To understand what’s really behind the bill, recall that it comes less than four years after a 20-year-old neo-Nazi named James Alex Fields Jr. deliberately drove a Dodge Challenger into a crowd of people counterprotesting the “Unite the Right” rally in Charlottesville, Virginia. Fields injured scores of people and killed a woman named Heather Heyer. The obvious and immediate response to this intentional attack was nearly universal shock and horror. Fields was charged with murder and convicted. But since just before that attack, and even more so after it, Republican elected officials across the country have been trying to make it easier for certain people to run over certain other people.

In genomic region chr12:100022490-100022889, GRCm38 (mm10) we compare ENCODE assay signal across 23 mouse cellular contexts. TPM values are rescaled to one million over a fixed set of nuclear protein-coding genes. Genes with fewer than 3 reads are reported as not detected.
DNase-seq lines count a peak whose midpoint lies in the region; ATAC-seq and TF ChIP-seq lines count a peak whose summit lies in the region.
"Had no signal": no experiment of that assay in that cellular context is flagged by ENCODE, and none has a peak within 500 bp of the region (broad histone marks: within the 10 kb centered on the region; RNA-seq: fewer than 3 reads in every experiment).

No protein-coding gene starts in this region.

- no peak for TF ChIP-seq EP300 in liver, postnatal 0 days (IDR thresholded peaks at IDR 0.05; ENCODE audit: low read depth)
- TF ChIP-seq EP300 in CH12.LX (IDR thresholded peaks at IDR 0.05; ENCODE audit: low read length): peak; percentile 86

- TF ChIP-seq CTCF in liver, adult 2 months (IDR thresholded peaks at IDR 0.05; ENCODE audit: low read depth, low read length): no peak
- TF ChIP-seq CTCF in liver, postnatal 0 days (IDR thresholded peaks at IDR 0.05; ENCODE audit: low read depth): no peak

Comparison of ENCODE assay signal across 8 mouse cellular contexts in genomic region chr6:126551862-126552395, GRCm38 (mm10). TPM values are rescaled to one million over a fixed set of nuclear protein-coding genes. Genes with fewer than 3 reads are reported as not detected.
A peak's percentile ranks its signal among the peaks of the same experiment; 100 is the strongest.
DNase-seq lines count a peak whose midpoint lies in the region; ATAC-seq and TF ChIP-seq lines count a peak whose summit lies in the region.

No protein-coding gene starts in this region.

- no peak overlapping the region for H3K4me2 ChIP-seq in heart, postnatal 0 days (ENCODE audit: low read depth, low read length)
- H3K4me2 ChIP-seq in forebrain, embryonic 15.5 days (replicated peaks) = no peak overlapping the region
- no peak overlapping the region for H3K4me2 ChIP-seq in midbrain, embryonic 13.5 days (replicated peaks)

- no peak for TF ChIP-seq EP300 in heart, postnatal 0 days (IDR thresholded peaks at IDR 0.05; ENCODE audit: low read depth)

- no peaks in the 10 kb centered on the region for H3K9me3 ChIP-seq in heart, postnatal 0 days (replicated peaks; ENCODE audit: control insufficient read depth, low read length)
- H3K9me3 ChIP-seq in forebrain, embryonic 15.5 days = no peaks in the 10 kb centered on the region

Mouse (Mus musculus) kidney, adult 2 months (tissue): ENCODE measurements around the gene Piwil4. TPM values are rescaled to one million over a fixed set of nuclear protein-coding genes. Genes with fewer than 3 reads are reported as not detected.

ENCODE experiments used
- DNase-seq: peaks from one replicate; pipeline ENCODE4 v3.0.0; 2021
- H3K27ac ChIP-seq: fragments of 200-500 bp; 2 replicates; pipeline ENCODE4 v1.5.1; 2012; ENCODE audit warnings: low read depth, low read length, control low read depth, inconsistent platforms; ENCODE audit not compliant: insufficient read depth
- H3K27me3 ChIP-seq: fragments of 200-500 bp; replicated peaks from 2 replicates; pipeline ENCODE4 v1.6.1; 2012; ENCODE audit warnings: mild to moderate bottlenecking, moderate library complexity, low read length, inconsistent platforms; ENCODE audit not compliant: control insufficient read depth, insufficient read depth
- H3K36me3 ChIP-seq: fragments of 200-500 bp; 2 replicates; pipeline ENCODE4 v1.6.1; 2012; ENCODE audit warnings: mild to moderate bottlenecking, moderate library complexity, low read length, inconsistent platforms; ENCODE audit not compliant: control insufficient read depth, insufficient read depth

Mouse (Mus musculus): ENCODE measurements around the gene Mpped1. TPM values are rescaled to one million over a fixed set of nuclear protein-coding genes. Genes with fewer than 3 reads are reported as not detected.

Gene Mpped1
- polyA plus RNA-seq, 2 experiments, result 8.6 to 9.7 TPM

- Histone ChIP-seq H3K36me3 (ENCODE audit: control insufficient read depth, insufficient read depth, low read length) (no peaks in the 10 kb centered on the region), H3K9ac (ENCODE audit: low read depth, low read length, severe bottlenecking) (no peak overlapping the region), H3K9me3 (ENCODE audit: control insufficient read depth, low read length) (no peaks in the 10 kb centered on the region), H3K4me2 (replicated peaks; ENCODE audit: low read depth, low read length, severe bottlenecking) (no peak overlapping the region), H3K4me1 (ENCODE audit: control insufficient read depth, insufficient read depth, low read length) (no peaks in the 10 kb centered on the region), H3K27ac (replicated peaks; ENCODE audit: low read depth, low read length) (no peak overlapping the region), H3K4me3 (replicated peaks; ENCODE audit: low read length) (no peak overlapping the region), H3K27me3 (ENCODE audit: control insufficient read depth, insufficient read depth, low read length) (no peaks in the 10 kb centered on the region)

Ari Weil, a researcher at the Chicago Project on Security and Threats, counted six states that considered laws shielding drivers who attack protesters in 2017, but most of those “hit and kill” bills (as the ACLU refers to them) went nowhere. It took a few more years for the right-wing propaganda apparatus to fully numb conservative consciences, and prepare them to openly endorse an idea as plainly depraved as this one. In the meantime, the car attacks kept coming: In 2020, Weil tracked “72 incidents of cars driving into protesters across 52 different cities,” over the span of just over a month. The online far right memed about running over demonstrators regularly, and cops openly encouraged it in social media comments. Cops also, in cities such as New York and Detroit, participated in the practice themselves. In Boston last year, Police Sergeant Clifton McHale was recorded on a police body camera bragging about hitting demonstrators with a police cruiser. He was placed on administrative leave when that footage was surfaced by reporter Eoin Higgins. He is now, Higgins reports, back on desk duty.*